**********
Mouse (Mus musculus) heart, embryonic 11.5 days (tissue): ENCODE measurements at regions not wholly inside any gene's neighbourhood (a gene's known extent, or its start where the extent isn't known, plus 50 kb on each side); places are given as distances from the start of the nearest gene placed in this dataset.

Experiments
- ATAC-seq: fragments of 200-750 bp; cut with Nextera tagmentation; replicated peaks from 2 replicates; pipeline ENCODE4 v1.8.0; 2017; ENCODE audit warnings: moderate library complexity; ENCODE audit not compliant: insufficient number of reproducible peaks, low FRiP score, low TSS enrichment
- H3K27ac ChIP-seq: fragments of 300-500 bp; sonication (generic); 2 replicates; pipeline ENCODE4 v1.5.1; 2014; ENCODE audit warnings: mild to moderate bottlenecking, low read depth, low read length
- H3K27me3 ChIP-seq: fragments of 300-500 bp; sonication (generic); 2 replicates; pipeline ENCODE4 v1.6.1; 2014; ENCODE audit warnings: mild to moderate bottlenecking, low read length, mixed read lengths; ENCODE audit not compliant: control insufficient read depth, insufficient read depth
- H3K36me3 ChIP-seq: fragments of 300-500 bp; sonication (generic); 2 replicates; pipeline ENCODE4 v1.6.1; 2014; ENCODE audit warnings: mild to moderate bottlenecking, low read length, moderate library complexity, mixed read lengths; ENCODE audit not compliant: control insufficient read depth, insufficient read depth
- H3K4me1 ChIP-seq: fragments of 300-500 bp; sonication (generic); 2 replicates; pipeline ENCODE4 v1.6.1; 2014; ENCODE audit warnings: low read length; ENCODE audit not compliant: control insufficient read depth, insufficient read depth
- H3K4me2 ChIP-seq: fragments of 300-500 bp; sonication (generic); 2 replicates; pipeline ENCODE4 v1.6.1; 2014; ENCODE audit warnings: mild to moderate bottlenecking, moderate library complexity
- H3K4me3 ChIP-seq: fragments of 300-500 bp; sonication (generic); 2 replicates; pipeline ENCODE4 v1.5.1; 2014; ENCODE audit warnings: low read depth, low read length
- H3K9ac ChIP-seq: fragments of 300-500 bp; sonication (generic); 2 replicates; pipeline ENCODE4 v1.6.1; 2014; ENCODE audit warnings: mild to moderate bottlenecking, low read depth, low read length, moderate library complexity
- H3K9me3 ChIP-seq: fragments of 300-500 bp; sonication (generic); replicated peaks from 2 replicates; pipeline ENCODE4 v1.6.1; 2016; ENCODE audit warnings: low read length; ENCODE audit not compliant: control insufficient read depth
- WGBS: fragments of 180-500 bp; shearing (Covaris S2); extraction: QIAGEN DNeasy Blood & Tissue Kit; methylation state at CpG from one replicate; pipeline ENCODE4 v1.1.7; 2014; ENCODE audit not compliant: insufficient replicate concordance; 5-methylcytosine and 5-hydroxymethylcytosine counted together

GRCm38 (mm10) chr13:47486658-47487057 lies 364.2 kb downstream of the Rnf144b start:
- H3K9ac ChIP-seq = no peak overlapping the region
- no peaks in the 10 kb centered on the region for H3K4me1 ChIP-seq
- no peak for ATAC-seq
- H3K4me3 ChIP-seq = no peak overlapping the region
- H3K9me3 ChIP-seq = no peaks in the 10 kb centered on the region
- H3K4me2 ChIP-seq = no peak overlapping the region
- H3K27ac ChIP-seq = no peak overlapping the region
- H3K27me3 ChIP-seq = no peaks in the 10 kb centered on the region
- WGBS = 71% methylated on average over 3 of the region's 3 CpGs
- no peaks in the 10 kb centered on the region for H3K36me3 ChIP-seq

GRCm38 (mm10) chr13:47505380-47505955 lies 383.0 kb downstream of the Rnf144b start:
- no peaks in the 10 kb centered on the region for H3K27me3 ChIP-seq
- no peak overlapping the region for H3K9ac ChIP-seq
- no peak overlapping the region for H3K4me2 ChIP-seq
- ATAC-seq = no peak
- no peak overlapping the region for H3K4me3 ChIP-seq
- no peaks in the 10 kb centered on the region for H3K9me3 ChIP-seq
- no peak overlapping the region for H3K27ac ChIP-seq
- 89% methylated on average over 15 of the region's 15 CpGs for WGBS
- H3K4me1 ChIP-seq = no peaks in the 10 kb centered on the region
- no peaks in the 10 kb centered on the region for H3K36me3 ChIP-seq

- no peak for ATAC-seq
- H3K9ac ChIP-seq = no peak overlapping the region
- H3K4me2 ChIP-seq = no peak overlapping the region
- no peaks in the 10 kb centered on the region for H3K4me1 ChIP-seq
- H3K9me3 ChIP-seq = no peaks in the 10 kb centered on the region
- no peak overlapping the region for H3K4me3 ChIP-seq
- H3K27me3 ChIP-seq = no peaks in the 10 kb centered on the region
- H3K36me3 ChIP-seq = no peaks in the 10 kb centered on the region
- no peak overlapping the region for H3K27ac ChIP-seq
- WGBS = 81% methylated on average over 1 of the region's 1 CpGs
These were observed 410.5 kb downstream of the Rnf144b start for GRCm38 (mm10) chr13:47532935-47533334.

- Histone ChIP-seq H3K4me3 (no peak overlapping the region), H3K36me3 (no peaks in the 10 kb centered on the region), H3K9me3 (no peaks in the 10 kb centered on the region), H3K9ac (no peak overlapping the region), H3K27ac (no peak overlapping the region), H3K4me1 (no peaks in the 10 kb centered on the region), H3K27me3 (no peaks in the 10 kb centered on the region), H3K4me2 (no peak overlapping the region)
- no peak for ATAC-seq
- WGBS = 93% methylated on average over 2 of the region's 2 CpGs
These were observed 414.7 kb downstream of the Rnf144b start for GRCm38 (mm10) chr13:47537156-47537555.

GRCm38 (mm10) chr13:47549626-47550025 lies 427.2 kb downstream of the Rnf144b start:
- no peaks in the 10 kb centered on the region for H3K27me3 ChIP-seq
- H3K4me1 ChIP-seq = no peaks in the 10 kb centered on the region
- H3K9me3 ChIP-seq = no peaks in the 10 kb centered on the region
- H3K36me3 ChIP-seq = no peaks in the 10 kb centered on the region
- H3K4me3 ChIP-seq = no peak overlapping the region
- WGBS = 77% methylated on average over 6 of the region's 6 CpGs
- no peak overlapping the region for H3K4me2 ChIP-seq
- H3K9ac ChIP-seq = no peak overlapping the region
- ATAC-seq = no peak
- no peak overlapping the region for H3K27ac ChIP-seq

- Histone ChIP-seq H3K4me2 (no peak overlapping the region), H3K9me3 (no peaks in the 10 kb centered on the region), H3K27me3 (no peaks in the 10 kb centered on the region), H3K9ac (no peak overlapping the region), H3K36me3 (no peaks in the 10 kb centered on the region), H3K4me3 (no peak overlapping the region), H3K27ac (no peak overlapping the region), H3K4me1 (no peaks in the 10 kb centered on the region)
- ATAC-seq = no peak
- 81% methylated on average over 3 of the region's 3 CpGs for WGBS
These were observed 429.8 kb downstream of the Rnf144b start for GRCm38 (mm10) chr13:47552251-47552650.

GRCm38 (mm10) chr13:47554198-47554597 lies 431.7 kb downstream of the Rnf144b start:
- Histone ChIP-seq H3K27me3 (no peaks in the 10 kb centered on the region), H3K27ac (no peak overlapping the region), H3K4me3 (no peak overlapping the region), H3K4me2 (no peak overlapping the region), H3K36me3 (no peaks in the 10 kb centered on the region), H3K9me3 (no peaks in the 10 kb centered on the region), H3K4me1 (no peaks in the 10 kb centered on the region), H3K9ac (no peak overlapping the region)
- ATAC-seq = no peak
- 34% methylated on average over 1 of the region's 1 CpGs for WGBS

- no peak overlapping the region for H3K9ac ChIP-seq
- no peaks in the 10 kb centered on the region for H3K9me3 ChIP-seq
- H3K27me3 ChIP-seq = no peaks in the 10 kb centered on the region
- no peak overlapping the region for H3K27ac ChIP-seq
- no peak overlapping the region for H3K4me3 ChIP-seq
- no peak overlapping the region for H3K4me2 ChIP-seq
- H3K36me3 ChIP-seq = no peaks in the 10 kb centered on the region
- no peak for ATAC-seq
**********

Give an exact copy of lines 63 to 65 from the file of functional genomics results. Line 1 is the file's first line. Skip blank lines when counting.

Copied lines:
- 81% methylated on average over 3 of the region's 3 CpGs for WGBS
These were observed 429.8 kb downstream of the Rnf144b start for GRCm38 (mm10) chr13:47552251-47552650.

GRCm38 (mm10) chr13:47554198-47554597 lies 431.7 kb downstream of the Rnf144b start: